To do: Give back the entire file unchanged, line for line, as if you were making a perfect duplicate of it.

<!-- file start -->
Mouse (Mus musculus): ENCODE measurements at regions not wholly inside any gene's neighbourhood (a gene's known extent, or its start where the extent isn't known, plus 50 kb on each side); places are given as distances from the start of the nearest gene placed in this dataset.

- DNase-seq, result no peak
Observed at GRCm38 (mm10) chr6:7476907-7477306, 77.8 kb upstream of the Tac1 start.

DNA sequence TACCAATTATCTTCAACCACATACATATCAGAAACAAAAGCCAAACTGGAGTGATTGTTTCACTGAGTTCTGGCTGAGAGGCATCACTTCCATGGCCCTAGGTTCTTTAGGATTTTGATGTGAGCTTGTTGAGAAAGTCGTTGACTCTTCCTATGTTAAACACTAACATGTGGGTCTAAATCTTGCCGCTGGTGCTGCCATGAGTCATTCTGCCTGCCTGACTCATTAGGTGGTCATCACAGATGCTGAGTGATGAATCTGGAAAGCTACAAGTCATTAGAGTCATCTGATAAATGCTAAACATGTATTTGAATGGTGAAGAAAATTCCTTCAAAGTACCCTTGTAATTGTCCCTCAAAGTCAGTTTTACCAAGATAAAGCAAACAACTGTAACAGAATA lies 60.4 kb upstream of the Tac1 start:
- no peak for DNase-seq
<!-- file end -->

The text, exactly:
Mouse (Mus musculus): ENCODE measurements at regions not wholly inside any gene's neighbourhood (a gene's known extent, or its start where the extent isn't known, plus 50 kb on each side); places are given as distances from the start of the nearest gene placed in this dataset.

- DNase-seq, result no peak
Observed at GRCm38 (mm10) chr6:7476907-7477306, 77.8 kb upstream of the Tac1 start.

DNA sequence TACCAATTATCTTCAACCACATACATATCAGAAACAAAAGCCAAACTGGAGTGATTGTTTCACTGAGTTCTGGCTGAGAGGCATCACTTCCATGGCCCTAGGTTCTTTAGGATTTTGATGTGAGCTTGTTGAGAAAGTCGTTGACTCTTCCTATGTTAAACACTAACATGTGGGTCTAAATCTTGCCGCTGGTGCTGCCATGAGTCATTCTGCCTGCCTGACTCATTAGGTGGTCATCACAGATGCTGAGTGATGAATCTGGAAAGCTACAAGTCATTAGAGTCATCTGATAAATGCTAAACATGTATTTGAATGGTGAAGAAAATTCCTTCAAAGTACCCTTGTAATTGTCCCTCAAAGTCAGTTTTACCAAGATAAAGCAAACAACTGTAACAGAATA lies 60.4 kb upstream of the Tac1 start:
- no peak for DNase-seq